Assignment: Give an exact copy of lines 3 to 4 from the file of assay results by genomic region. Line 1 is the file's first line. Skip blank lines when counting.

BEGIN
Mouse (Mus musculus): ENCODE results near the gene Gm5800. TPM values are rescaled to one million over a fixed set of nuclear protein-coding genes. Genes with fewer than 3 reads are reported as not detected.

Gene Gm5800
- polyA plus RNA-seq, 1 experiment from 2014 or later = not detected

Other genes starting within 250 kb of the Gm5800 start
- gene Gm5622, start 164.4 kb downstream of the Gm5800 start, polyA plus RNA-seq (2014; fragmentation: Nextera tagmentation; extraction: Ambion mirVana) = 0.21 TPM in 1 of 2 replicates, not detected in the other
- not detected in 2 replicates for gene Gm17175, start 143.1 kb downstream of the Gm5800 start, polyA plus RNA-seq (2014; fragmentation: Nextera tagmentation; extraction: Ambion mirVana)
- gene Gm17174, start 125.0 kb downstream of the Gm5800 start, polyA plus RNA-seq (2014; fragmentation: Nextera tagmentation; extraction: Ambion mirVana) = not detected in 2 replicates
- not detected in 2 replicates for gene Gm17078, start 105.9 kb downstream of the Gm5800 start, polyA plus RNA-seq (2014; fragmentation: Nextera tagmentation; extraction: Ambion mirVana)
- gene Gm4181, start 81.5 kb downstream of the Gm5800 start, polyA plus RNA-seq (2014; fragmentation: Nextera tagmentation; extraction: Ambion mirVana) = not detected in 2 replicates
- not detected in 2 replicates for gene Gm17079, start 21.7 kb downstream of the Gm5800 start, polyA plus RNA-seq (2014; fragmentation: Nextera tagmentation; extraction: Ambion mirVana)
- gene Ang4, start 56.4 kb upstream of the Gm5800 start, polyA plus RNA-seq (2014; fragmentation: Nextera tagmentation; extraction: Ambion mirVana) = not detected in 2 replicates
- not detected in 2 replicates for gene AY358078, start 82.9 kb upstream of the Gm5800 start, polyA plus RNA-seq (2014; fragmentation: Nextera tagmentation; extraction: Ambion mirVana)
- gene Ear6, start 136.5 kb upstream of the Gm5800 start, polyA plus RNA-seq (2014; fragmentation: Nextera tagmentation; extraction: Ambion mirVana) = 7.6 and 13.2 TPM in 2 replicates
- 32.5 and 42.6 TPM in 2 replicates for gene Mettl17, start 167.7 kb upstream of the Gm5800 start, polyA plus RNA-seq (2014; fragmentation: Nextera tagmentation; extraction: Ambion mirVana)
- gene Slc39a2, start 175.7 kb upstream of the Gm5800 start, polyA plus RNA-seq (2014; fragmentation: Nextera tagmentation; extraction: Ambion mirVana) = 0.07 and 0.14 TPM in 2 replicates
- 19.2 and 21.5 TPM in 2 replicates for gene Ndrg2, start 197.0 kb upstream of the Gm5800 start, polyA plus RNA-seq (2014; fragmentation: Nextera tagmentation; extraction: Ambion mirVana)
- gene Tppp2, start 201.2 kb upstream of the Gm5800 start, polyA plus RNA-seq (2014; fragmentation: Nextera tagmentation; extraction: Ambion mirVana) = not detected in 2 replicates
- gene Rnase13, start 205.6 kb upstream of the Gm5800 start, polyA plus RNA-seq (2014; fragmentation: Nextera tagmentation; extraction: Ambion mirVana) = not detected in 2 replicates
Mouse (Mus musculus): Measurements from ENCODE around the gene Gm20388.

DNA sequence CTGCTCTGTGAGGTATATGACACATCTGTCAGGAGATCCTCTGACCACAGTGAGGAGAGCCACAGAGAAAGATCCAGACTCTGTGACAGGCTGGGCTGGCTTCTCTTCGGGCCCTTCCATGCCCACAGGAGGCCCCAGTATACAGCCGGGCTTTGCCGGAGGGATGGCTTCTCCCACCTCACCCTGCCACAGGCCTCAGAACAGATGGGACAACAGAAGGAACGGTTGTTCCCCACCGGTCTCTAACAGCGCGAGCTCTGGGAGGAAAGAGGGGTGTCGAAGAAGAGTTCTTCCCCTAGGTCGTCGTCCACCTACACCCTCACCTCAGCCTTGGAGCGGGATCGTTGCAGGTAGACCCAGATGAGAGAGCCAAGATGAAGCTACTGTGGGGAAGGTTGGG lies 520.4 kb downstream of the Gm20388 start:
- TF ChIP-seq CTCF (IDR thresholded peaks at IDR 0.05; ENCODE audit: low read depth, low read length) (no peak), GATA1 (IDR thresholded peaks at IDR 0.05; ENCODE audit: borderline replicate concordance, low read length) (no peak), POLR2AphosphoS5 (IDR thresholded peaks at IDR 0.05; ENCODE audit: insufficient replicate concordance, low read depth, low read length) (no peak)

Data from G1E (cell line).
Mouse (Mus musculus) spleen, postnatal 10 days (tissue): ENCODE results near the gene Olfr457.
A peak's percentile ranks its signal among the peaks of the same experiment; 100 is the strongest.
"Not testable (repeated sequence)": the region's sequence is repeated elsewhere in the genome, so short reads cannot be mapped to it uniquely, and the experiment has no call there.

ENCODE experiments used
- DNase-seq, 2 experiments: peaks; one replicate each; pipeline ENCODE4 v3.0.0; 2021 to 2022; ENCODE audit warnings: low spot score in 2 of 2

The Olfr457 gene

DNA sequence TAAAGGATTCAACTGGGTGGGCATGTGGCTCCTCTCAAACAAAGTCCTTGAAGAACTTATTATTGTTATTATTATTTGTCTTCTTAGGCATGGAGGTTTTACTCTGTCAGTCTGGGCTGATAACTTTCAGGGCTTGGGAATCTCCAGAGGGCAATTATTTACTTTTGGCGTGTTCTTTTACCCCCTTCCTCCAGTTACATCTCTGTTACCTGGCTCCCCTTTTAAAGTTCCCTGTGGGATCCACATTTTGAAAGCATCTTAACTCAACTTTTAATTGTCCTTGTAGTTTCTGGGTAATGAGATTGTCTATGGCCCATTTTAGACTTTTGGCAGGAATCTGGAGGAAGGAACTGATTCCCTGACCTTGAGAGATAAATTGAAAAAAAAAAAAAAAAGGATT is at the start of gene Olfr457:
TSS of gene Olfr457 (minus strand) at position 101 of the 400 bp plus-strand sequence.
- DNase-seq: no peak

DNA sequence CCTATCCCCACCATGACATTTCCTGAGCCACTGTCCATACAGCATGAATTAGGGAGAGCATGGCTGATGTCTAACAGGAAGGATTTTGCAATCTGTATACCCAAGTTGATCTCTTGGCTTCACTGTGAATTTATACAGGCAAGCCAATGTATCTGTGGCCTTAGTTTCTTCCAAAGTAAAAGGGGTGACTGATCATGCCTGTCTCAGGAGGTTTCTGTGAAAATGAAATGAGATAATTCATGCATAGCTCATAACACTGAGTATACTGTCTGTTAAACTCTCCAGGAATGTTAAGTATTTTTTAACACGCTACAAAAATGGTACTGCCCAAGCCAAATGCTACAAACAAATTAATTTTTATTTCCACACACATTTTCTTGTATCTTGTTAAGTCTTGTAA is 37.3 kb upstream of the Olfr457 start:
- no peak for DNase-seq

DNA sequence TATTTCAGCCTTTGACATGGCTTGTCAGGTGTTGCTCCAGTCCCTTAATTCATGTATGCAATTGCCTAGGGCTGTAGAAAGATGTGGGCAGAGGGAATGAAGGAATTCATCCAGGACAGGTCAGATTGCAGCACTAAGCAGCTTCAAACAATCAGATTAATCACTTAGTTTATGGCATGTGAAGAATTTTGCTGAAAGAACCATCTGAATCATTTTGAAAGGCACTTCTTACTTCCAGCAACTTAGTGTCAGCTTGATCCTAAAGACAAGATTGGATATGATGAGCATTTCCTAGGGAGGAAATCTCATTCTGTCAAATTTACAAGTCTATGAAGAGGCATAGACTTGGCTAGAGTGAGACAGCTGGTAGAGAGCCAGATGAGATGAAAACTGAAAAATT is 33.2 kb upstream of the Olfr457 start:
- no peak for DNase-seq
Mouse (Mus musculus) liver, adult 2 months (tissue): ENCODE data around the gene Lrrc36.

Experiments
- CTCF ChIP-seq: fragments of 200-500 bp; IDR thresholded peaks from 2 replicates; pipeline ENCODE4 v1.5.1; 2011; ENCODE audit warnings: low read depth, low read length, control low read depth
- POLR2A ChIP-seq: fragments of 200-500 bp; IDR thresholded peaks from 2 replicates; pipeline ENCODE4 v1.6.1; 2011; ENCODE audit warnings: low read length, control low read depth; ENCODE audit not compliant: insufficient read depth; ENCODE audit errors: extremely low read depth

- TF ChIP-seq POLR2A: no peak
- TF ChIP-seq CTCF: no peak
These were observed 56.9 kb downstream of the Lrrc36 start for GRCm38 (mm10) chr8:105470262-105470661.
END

- polyA plus RNA-seq, 1 experiment from 2014 or later = not detected

Other genes starting within 250 kb of the Gm5800 start